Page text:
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Amazing post from Running on Sober dealing with a journey back home:
Most of the sticky notes are phone numbers. Doctors? Clients? Friends? I want to call each number to see who answers. “Did you know my mother? What did you talk about? Did she seem happy? Please, tell me. I am trying not to forget her.”
The labels were brutal for me. They were what I took into my heart when I was young and changed the way I viewed myself long before the abuse began. And it was more difficult to overcome the emotional damage than it was the physical damage.
So many of us have been raised with the false words of the famous rhyme, “Sticks and stones may break your bones but words will never hurt you.” This is so untrue. Words hurt more than most people realize and inflict wounds on the souls of many from youth to adults…
Sticks and stones…
may break your bones…
but words won’t hurt you…
has NEVER been true.
FOR many words spoken…
can make you broken…
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Nuts. Now I have to wipe the Starbucks off my keyboard. But Is this, like, the perfect way to start a Tuesday? Not to mention the last day in September?
People, amirite? Where do they get off?
On my way to the office this morning, I received a notification from Instagram that I had received a direct message/picture from someone who I rarely, if that, communicate with. She was married to my cousin, who lives out of state, and with whom I don’t really have that close of a relationship with either. I kinda got happy, thinking she must be sending me some supportive or encouraging quote, since that’s all I really post on Instagram.
But instead I received this:
I was pretty floored. I mean, I never talk to her. I have never personally discussed with her me wanting to get sober and remain sober, I don’t have regular conversations with her, I don’t know what her daily routine is like, I don’t know what she’s going through in her life, I don’t know if her job is stressful or…
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Polarized would be the word I choose to describe this morning’s meeting, and never before have I had a chance to do that!
This being the fifth Monday in the month of September, I did a little research and came up with an unusual article to use as this morning’s reading selection. Originally published in 1947 in the AA magazine Grapevine, “Slips” was written by Dr. William D. Silkworth, an American medical doctor who was tremendously influential in the founding of the 12-step program Alcoholics Anonymous. Silkworth’s position in this article is that a relapse, or “slip,” to an alcoholic can be compared to the cardiac patient who, after time spent abiding by the rules of his condition, slowly but surely reverts to his old lifestyle that caused the heart attack. In other words: alcoholics are human beings first and foremost, and the poor decisions made by an alcoholic are…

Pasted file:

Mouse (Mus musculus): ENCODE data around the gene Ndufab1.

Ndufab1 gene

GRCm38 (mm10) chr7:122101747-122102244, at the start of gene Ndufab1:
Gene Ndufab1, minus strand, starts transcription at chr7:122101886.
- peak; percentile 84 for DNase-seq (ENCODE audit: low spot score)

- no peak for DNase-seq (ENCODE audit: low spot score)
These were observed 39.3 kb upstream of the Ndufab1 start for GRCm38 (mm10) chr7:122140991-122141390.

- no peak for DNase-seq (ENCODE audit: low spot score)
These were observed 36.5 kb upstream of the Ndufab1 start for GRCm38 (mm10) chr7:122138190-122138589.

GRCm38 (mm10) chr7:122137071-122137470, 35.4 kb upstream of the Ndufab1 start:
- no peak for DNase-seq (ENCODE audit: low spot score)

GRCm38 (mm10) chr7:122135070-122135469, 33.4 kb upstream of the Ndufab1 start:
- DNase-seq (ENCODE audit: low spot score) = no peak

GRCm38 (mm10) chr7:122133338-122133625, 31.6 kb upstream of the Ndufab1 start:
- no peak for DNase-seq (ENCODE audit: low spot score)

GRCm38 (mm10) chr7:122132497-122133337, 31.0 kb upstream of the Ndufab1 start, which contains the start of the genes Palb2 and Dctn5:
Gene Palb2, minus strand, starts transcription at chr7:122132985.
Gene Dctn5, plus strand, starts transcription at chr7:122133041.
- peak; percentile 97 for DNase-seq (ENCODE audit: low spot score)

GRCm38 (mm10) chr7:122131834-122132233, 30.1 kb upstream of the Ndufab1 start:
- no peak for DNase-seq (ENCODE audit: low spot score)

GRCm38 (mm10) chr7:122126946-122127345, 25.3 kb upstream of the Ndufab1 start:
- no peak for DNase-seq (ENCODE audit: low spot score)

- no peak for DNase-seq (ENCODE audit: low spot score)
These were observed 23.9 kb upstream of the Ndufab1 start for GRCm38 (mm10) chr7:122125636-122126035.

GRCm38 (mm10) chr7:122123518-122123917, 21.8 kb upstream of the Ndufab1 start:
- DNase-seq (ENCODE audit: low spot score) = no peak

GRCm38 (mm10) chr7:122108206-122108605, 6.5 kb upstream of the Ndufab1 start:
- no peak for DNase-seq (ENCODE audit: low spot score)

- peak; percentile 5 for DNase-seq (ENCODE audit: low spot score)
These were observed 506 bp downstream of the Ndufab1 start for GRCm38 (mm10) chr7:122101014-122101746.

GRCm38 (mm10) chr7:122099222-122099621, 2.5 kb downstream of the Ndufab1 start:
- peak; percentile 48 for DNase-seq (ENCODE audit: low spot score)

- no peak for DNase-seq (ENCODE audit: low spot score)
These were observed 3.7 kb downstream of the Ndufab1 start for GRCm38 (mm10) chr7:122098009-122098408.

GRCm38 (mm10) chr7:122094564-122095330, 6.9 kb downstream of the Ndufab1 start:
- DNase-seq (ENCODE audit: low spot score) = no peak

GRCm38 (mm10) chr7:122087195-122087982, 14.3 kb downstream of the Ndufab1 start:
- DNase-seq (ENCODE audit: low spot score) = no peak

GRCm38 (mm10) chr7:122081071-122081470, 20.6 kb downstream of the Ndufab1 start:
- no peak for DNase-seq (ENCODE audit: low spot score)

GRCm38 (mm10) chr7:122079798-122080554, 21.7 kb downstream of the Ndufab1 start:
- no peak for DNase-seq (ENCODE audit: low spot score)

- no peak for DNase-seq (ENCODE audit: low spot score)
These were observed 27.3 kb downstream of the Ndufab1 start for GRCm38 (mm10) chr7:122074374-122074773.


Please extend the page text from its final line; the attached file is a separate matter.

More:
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Mallards 4 Us knocks one out of the park on this take-no-prisoners assessment of Day 27.
Wow… This post from Heather at Sober Boots brought some memories back to the frontal lobes.
Paul at Message In a Bottle swings for the fences on this stellar post concerning letting go. Here’s just a bite-size morsel:
When I clutch onto things that don’t serve me, consciously or unconsciously, I am either causing more pain or discomfort in my life, or I am limiting myself. Or both. I am also taking energy away from the things that I could be doing. When I feel in tune with what my heart or spirit tells me, I feel serenity. Even if it’s tough at first, or there is fear. When I am out of joint with where I am supposed to be, I feel it. I know when I am not in tune when I get that knotted feeling in my gut. When I hear that tiny voice of reason / conscious contact telling me that I shouldn’t be doing X, Y or Z. I know I am swimming upstream when things seem to be an unnecessary struggle.
I strongly suggest sitting down, pondering and digesting this entire thought-provoking tract.
If you’re a parent, you’re familiar with that closing line from the Frozen soundtrack hit “Let it Go”. For those of you who don’t have children, and haven’t heard the song…I envy you. You are on terra firma. The rest of us are plunged into an icy abyss of relentless repeats of that song being played by our wee ones. Or at least I am. My two boys listen to that soundtrack ad nauseum. I have practically memorized the songs and lyrics through osmosis. I have absorbed the Disney-ness of those tunes and I am not sure where I sit with that. I have mentioned my helplessness to others, and they have been cheeky in reminding me to just “let it go”. Hardy har har.
But they are on to something. I really did have to let it go. I had to surrender to the fact that the boys…